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Thread: Terms and Definitions - Draft

  1. #46
    MY TVC 1 5 SeaniBu's Avatar
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    Quote Originally Posted by gkelly View Post
    Well, the dictionary on my shelf defines it as standing on one leg with the other foot bent backward, but that's not what I learned in ballet class.

    Here's an online ballet dictionary:
    http://www.dancestudio.org/ballet_dictionary/index.html
    "attitude A pose on one leg with the other extended with the knee slightly bent either to the front, side, or back."
    I am not trying to be a snot, I mean this with all humility. This is FS right. Is there a difference between the two or not?

    I do think the "to the front, side, or back." is extremely relevant and will correct that.

    As far as the rest, a little help here.

    I want to keep with the basics and not try to be the TS, so I must need to include the factors of "normally, usually and occasionally" and then state at the beginning that there are always exceptions to every rule so this is only meant as a general guideline and not a standard for EVERYTHING. Only meant to give a head start in understanding. Unless defined specifically please consult other more thorough and complete sources. My intention was to not be overwhelming or potentially pretentious.
    Quote Originally Posted by gkelly View Post
    Delete "professional figure skating" -- all figure skating blades, whether used by beginners, amateur competitors, or professionals, use blade designs as described. And they also usually have toepicks (of various sizes).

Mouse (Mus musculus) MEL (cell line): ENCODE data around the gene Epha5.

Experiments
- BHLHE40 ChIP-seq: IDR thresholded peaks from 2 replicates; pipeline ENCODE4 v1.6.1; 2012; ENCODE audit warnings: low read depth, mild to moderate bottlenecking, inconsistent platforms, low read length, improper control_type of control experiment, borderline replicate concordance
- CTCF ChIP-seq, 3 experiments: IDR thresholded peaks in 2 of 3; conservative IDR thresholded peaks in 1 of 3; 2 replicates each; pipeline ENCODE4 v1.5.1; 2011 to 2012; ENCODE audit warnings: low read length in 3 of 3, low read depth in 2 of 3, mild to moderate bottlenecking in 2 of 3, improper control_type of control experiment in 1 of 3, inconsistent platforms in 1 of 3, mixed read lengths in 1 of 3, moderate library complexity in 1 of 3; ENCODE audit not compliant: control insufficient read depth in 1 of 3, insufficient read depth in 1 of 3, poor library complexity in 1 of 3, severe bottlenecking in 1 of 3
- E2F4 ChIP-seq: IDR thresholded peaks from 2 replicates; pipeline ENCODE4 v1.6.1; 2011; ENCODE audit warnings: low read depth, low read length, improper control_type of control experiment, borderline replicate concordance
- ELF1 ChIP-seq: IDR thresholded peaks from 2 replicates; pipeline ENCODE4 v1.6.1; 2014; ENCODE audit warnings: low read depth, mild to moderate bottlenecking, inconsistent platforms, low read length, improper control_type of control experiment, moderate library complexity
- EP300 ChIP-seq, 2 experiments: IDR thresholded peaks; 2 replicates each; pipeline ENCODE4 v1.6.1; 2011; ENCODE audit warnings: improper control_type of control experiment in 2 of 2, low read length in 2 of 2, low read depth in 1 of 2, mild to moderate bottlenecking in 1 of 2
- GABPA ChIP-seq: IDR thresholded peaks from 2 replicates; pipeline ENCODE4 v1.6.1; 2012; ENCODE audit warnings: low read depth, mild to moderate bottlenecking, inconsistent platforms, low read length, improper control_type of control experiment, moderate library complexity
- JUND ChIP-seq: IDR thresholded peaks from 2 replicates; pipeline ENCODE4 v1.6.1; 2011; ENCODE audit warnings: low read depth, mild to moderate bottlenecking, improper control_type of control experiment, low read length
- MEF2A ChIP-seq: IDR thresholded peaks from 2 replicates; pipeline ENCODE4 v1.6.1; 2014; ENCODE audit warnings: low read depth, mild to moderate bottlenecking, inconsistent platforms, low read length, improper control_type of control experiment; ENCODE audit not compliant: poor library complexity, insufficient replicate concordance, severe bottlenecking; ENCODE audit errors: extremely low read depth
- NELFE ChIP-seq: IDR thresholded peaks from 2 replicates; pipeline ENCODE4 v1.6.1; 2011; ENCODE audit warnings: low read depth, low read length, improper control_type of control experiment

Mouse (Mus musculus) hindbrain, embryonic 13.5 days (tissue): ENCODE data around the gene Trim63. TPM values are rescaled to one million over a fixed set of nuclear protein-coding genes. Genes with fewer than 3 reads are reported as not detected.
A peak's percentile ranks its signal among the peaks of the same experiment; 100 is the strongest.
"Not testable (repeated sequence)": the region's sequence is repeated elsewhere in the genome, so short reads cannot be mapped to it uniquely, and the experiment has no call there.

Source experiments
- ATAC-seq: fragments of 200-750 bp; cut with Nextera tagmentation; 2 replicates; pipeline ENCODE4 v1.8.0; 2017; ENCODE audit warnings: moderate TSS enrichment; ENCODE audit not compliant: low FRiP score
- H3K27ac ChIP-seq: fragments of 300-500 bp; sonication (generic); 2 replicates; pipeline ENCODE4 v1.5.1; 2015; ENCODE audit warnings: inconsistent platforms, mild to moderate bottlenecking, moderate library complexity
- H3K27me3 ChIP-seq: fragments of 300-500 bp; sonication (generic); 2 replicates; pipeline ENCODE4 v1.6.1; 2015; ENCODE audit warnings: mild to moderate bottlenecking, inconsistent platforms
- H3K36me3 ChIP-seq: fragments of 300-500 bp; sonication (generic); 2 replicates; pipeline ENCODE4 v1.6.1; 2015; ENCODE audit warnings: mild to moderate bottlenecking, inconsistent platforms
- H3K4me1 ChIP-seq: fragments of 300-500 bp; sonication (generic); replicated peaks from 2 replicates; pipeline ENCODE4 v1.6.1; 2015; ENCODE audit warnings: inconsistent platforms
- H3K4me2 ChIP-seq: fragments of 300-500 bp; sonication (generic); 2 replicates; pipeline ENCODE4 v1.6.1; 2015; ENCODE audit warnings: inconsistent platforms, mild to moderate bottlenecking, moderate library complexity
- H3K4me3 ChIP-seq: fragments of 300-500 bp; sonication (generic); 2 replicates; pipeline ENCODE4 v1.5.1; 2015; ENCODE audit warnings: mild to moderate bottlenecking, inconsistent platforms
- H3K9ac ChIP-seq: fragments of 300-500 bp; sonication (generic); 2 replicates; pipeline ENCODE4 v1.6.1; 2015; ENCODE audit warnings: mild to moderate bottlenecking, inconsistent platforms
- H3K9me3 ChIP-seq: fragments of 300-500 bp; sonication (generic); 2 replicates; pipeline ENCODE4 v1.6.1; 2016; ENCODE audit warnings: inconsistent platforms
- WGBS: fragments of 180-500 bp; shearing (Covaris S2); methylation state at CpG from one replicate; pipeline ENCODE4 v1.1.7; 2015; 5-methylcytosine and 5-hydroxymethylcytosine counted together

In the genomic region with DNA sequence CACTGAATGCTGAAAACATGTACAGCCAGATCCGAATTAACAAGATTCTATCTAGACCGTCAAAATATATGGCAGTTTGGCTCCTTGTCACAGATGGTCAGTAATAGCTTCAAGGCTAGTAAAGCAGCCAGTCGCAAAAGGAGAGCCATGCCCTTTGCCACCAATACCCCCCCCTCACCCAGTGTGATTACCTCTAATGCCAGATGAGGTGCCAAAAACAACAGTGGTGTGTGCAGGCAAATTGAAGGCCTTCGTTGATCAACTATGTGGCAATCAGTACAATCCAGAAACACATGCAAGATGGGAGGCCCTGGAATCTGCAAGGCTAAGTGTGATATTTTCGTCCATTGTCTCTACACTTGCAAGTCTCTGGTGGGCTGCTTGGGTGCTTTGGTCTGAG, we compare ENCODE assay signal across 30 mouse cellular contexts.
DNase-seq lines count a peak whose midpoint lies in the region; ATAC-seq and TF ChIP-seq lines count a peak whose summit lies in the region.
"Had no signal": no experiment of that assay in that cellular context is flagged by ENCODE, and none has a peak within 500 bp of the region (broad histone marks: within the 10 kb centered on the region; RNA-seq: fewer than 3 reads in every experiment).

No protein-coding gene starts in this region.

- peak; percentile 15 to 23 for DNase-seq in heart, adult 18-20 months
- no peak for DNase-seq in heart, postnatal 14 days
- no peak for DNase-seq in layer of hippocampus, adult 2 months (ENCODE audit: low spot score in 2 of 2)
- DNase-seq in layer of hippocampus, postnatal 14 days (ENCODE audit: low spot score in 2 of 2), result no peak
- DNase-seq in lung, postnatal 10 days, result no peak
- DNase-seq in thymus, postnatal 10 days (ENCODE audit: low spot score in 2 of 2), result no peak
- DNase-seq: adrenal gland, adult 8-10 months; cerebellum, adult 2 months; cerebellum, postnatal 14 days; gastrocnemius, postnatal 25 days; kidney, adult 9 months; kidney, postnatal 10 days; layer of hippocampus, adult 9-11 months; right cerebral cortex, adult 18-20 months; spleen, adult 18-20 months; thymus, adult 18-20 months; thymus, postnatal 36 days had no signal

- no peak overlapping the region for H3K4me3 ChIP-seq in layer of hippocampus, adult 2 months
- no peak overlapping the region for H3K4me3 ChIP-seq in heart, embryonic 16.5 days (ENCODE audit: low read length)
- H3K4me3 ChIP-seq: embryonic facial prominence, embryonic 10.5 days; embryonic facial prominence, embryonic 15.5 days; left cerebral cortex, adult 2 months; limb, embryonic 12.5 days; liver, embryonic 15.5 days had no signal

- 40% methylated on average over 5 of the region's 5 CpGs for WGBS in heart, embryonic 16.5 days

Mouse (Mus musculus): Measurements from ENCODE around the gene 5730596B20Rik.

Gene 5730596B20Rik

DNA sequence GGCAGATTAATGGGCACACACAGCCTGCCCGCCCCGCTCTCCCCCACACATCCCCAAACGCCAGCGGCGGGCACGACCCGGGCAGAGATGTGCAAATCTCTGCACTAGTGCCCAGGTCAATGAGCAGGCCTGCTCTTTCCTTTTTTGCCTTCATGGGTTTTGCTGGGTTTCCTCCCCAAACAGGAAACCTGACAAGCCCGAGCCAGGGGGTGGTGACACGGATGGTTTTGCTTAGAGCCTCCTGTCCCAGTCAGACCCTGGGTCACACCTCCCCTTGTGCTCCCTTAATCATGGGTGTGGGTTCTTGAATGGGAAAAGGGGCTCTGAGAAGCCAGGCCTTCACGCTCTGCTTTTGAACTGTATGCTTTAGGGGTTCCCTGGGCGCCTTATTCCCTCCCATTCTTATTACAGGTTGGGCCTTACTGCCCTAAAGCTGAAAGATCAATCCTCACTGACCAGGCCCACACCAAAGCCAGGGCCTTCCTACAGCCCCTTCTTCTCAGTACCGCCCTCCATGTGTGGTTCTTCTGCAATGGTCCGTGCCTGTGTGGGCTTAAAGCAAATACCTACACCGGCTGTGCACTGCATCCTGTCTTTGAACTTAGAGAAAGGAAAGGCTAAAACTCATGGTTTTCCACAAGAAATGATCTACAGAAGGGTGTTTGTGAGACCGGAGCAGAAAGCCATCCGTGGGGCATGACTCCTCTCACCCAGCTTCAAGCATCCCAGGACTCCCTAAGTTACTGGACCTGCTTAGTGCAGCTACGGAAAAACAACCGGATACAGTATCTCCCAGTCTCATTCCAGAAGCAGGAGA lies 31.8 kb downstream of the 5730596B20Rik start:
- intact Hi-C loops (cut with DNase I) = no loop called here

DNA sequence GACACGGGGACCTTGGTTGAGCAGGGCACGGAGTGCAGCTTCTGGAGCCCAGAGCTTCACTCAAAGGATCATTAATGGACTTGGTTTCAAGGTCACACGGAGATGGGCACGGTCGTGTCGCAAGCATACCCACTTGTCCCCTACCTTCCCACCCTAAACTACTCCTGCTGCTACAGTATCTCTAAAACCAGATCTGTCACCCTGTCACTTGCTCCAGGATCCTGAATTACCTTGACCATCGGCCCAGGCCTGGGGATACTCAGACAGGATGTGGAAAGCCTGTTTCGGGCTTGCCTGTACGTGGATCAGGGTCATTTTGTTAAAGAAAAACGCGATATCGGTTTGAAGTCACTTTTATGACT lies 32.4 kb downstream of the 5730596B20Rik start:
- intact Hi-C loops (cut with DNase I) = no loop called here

I have found this from experience to not be true, although I should not have left out toepicks . A number of FSs at rental and sporting good stores do NOT have a hollow ground ( I have a pair of Sabers, Made in the UK, that are not such). If this has fallen out of the norm then the Sporting goods stores in Denver might be trying to sell 30 year old skates and I am misinformed via experience.
    Quote Originally Posted by gkelly View Post
    Delete the word "step" from all three of these. Brackets, counters, and rockers are turns, not steps -- there's no stepping from one foot to the other, it all happens on one foot. Also change "stepping" to "turning" in the bracket definition for the same reason.
    I wrestled with that, does everyone else agree? I didn't want to but it seemed necessary with the way I was defining Jumps. You do step to do them??????

    Quote Originally Posted by gkelly View Post
    The ice dance definitions that I linked to earlier in this thread define it as "Lobe - Any sequence of steps on one side of the continuous axis that is approximately semi-circular in shape." That meaning is also used in reference to serpentine step sequences. It can also refer to single edges of that shape in the context of Moves in the Field or other exercises, or just talking about changes of curve within individual moves in isolation.
    Oh? I must missunderstand Lobe. I will look it over, but really aprechiate the notification at the same time, thank you!

    Quote Originally Posted by gkelly View Post
    Just an observation -- It's really hard to write definitions for technical terms if you don't know what they mean and are trying to paraphrase other sources. If the other sources already exist online, better to just direct people to those.
    That is not the point, I know people can use Google - meant in all respect, please understand.

    Quote Originally Posted by gkelly View Post